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Ali Ghadersohi v. Roswell Park Cancer Institute

UNITED STATES DISTRICT COURT WESTERN DISTRICT OF NEW YORK


September 30, 2011

ALI GHADERSOHI, PLAINTIFF,
v.
ROSWELL PARK CANCER INSTITUTE,
DEFENDANT.

The opinion of the court was delivered by: William M. Skretny Chief Judge United States District Court

DECISION AND ORDER

I. INTRODUCTION

Plaintiff, proceeding pro se, commenced this action on February 22, 2010, alleging that Roswell Park Cancer Institute ("RPCI") discriminated against him because of his national origin and retaliated against him for complaining about discrimination, all in violation of Title VII of the Civil Rights Act of 1962, as amended, 42 U.S.C. §§ 2000e et seq.

Presently before the Court is RPCI's Motion to Dismiss (Docket No. 5). For the reasons stated below, the motion is granted.

II. BACKGROUND

This is the third of three actions commenced by Plaintiff against RPCI. In the first, Ghadersohi I, Plaintiff alleged discrimination on the basis of his age and disability, and retaliation. (08-CV-355, Docket No. 1.) Ghadersohi I was resolved by settlement, and the case was closed on February 13, 2009. Thereafter, Plaintiff filed three motions in the closed action, alleging various breaches of the parties' Confidential Settlement Agreement (the Agreement) and seeking enforcement. (Id. Docket Nos. 52, 91, 96.) Those motions were denied and Ghadersohi I is concluded. (Id. Docket No. 109.)

The second action, Ghadersohi II, was commenced in New York State Supreme Court and then removed to this Court on July 31, 2009. (09-CV-689.) In this case, Plaintiff sought monetary damages in connection with the same conduct alleged in his first enforcement motion in Ghadersohi I. (Id. Docket No. 1.) He further claimed that RPCI's alleged breach was retaliatory in nature. (Id.) Plaintiff subsequently filed two motions alleging additional breaches of the Agreement, which motions were identical to the second and third enforcement motions in Ghadersohi I. (Id. Docket Nos. 27, 39.) Ghadersohi II was dismissed in its entirety on September 27, 2011. (Docket No. 44.)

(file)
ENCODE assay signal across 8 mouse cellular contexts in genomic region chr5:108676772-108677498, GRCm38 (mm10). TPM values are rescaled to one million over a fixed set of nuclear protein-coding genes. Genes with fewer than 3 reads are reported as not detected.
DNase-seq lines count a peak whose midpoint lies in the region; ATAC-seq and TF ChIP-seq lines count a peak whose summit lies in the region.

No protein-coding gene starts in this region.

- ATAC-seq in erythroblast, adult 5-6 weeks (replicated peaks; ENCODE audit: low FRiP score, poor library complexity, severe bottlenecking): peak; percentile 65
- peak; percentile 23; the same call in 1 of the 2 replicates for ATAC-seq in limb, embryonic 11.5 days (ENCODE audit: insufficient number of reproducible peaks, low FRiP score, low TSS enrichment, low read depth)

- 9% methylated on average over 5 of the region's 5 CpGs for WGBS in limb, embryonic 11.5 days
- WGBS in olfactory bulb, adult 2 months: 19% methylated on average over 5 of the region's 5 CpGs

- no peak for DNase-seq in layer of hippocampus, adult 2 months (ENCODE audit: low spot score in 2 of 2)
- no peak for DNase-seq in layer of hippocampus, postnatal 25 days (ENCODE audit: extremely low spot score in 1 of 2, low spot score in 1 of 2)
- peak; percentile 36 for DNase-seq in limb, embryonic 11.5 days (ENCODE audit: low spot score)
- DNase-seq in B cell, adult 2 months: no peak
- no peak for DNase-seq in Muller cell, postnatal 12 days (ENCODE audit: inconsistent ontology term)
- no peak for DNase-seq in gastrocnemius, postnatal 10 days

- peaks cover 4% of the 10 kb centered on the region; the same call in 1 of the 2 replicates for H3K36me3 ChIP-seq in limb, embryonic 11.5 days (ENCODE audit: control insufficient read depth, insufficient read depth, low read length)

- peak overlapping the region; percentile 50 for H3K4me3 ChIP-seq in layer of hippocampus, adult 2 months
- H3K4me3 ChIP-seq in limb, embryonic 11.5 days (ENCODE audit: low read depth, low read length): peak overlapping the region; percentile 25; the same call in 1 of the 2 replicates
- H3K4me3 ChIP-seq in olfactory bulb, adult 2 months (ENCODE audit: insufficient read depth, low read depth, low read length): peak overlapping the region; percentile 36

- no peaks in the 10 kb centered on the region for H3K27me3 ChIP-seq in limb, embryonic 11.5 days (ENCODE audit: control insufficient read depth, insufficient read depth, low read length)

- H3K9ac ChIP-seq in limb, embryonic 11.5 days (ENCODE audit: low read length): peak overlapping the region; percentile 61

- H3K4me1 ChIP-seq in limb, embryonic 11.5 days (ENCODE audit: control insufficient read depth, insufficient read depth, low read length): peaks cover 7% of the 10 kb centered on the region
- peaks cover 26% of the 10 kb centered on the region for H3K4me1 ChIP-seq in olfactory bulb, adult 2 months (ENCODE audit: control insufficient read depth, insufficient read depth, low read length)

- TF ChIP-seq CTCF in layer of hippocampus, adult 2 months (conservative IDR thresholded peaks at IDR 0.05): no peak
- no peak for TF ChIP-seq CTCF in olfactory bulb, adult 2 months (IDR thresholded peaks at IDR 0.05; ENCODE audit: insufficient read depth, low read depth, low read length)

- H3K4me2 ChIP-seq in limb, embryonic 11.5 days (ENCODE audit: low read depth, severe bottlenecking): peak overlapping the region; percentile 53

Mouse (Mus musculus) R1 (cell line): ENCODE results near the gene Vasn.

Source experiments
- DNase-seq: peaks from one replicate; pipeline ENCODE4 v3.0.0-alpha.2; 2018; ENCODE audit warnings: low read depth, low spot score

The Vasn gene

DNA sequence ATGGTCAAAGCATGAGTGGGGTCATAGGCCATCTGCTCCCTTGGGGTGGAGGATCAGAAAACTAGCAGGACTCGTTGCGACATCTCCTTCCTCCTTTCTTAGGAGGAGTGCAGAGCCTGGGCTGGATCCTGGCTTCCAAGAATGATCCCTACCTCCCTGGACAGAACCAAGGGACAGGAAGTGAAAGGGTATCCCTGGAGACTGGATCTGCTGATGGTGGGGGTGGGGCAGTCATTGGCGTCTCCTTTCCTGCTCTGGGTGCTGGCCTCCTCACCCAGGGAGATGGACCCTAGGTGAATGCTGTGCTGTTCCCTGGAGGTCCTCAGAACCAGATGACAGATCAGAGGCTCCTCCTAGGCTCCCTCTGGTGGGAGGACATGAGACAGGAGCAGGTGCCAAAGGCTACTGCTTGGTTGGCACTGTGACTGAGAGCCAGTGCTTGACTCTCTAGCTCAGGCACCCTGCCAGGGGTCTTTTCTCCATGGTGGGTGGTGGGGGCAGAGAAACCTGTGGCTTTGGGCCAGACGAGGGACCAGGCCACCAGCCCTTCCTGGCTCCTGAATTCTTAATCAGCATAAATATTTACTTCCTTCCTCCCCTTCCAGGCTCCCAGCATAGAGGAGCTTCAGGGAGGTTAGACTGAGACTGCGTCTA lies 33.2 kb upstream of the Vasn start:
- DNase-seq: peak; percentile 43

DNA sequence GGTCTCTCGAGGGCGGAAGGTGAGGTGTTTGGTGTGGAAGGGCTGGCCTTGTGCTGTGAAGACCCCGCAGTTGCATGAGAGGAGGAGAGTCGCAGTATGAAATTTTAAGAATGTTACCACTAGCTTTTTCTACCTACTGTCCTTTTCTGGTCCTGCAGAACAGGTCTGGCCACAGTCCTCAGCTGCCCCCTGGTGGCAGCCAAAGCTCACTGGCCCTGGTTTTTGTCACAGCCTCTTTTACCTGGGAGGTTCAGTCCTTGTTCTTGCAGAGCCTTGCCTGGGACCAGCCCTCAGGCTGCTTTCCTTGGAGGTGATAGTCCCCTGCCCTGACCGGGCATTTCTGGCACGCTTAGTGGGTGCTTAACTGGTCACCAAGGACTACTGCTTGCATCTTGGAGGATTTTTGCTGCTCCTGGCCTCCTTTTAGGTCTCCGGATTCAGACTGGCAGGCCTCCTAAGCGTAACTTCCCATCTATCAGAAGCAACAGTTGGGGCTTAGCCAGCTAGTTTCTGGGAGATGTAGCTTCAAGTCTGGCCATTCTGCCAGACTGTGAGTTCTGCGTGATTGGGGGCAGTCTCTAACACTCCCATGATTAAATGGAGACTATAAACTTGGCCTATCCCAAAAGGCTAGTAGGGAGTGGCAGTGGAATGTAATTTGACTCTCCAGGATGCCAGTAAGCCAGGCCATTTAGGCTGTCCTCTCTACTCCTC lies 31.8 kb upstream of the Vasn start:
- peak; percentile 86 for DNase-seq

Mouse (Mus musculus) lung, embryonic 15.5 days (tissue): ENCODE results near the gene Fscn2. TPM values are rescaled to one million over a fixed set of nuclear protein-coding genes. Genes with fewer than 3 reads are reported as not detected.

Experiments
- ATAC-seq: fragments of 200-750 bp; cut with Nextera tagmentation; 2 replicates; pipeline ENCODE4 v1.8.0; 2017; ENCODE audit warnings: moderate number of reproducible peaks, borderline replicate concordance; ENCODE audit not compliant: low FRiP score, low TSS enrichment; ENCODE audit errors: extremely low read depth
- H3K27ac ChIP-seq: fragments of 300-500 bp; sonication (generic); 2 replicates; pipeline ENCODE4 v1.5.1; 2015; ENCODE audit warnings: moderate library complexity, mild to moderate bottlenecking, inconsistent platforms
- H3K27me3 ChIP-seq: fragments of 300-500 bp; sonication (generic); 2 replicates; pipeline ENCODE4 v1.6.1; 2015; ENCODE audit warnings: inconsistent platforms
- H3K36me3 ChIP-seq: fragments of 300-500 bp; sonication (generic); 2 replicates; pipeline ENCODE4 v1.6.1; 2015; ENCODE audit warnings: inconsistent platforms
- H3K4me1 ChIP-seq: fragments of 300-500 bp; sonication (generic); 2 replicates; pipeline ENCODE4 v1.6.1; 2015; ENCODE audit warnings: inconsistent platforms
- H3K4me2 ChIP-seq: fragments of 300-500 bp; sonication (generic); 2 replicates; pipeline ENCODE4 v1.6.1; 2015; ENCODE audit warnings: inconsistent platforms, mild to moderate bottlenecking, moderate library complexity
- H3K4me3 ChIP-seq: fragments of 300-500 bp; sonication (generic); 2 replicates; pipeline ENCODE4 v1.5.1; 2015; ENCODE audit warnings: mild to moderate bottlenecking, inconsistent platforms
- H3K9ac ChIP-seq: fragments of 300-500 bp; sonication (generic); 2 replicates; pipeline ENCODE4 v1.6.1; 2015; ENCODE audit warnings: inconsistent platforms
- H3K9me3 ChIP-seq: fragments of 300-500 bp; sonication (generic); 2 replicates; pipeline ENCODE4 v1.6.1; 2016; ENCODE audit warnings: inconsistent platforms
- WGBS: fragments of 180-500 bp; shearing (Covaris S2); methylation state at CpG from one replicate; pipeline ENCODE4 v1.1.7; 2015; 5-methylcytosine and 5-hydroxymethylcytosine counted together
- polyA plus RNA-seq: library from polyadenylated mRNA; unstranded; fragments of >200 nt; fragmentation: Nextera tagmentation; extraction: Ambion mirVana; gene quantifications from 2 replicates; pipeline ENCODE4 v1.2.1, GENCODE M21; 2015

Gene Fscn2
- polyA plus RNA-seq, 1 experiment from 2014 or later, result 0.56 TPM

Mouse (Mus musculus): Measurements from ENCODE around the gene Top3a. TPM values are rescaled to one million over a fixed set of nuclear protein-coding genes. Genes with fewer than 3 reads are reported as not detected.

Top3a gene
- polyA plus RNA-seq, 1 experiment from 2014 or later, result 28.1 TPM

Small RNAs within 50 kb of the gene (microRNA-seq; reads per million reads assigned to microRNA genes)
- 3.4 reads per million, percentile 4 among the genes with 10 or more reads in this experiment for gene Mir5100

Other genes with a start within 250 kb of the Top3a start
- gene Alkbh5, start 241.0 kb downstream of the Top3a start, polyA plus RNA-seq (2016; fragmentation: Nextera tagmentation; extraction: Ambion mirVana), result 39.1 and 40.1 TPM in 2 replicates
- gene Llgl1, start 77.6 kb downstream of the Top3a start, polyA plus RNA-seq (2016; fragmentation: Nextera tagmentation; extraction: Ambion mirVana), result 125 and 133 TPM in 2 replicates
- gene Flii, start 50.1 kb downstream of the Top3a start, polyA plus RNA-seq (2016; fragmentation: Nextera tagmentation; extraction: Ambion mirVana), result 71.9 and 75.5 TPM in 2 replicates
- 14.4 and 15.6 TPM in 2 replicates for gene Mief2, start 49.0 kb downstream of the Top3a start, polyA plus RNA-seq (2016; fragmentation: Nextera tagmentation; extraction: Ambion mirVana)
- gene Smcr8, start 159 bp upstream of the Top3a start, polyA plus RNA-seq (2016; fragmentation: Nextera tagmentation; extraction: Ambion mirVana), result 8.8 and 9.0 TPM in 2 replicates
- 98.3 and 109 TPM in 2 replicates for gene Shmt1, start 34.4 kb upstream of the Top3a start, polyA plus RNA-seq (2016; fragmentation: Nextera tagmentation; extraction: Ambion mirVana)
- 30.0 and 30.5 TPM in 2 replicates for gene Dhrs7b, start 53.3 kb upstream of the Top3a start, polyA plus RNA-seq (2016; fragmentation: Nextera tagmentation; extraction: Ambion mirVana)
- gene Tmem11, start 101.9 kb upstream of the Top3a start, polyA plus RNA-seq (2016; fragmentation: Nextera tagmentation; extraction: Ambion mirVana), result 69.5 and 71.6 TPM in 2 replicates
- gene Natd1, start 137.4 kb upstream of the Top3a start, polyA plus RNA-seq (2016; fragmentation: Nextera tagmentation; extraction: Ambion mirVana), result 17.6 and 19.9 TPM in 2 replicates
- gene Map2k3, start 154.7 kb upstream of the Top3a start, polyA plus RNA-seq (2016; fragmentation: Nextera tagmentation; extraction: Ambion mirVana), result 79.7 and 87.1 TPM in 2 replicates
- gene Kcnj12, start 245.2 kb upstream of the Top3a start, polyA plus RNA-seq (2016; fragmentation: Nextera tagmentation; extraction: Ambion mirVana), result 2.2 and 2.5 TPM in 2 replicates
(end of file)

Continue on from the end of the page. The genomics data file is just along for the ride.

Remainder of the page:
In this third action, Plaintiff alleges he was discriminated against based on his national origin. He further alleges that, six months after he submitted a complaint to the New York State Division of Human Rights (filed on March 18, 2009), RCPI retaliated against him by restricting his access to its premises, any off-site event under its control, and its communications systems. (10-CV-143, Docket No. 1-2 at 1, 5, 12.) This same conduct was the basis for motions to enforce in Ghadersohi I, Docket No. 96, and Ghadersohi II, Docket No. 39.

RPCI has moved to dismiss the national origin discrimination claim for failure to exhaust administrative remedies and failure to state a claim, and the retaliation claim for failure to state a claim. Plaintiff filed a declaration in response,*fn1 RPCI filed a reply, and the Court finds that no oral argument is necessary.

III. DISCUSSION

A. Standard of Review

Federal pleading standards are generally not stringent. Rule 8 requires only a short and plain statement of a claim. FED. R. CIV. P. 8(a)(2). But the plain statement must "possess enough heft to show that the pleader is entitled to relief." Bell Atlantic Corp. v. Twombly, 550 U.S. 544, 557, 127 S. Ct. 1955, 167 L. Ed. 2d 929 (2007) (internal quotation marks omitted).